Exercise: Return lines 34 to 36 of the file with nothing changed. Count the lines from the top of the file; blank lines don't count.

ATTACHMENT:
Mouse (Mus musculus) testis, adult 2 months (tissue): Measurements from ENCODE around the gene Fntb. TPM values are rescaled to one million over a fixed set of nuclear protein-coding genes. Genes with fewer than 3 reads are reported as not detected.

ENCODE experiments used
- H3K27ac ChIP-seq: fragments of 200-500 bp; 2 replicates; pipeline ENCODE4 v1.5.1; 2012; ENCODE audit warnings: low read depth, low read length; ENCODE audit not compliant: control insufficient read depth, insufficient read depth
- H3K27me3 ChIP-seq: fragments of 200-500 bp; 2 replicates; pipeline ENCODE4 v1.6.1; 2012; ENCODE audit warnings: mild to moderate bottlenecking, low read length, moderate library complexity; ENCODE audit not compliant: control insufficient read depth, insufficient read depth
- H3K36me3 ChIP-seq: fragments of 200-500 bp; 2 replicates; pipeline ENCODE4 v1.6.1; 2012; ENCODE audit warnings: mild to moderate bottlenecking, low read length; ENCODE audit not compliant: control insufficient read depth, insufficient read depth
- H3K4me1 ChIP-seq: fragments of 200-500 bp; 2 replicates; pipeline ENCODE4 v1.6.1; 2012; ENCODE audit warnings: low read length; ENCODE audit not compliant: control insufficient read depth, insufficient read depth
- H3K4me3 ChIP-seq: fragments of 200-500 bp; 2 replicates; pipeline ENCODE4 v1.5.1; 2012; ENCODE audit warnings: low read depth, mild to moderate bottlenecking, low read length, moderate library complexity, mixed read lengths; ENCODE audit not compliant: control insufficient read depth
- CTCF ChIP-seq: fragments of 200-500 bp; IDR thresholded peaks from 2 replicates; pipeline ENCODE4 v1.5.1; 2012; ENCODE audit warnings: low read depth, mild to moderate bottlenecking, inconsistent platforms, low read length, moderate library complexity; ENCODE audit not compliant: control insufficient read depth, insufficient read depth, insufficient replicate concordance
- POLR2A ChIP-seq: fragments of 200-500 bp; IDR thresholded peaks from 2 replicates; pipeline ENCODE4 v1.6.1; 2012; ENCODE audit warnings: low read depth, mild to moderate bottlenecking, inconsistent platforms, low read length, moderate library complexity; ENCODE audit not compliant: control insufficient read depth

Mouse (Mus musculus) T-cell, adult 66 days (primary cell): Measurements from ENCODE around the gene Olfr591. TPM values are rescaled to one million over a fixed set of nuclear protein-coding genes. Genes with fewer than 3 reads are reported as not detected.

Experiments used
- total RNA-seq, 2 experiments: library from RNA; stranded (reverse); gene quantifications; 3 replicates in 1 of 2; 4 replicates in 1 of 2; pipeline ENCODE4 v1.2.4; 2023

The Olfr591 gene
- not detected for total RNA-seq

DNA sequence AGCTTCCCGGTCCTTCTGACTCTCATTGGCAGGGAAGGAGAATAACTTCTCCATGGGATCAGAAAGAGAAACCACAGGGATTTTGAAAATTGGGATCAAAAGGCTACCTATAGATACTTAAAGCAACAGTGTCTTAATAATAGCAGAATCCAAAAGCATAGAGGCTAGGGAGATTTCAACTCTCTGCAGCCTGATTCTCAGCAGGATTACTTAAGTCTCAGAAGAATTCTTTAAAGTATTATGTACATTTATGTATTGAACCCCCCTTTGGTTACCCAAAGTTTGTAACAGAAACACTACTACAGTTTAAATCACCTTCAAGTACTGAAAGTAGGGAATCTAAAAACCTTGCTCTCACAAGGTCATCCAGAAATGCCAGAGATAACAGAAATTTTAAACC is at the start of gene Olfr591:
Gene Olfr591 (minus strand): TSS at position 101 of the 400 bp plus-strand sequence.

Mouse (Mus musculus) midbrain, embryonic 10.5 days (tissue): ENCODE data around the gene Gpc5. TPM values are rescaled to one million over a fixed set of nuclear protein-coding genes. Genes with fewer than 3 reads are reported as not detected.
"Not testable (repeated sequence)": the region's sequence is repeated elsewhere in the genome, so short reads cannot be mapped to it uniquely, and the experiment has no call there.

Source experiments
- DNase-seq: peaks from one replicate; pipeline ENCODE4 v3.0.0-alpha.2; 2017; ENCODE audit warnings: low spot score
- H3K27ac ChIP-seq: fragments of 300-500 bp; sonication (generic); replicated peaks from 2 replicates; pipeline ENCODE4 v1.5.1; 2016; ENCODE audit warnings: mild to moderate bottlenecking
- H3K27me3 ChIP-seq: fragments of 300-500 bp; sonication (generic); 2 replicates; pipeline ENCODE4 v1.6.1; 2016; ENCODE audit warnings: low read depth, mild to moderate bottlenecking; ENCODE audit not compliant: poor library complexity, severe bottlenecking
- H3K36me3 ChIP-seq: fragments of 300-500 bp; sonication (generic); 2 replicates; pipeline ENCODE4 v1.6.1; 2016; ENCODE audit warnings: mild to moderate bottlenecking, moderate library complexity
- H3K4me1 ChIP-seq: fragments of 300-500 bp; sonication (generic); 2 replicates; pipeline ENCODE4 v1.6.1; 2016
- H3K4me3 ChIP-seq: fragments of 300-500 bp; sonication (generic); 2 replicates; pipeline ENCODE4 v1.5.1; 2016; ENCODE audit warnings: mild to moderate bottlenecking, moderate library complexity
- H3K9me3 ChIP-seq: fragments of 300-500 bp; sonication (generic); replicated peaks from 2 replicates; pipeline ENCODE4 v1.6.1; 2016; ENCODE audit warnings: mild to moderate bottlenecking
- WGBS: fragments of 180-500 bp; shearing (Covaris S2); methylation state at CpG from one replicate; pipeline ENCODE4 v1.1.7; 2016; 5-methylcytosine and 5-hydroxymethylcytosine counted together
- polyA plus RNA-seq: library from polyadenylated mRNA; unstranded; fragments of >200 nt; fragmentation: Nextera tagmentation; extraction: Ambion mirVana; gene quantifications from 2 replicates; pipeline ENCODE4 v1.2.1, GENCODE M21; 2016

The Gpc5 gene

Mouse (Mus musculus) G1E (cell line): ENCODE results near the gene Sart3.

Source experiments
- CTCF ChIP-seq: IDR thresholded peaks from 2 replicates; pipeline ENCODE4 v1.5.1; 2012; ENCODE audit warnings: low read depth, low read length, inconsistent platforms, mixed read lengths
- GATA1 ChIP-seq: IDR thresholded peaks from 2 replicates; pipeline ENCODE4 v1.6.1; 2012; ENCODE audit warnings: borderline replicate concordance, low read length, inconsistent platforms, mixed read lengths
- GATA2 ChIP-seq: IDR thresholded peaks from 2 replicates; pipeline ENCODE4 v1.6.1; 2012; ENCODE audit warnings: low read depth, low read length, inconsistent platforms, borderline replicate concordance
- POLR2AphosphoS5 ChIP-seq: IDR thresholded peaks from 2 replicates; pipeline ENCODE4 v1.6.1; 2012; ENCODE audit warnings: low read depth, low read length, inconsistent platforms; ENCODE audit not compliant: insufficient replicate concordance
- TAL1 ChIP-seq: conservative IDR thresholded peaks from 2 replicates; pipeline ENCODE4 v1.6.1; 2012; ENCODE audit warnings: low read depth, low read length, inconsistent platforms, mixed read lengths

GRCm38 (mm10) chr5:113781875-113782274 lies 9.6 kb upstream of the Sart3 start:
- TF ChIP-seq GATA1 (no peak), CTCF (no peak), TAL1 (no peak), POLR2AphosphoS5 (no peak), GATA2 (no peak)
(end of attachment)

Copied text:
- GATA2 ChIP-seq: IDR thresholded peaks from 2 replicates; pipeline ENCODE4 v1.6.1; 2012; ENCODE audit warnings: low read depth, low read length, inconsistent platforms, borderline replicate concordance
- POLR2AphosphoS5 ChIP-seq: IDR thresholded peaks from 2 replicates; pipeline ENCODE4 v1.6.1; 2012; ENCODE audit warnings: low read depth, low read length, inconsistent platforms; ENCODE audit not compliant: insufficient replicate concordance
- TAL1 ChIP-seq: conservative IDR thresholded peaks from 2 replicates; pipeline ENCODE4 v1.6.1; 2012; ENCODE audit warnings: low read depth, low read length, inconsistent platforms, mixed read lengths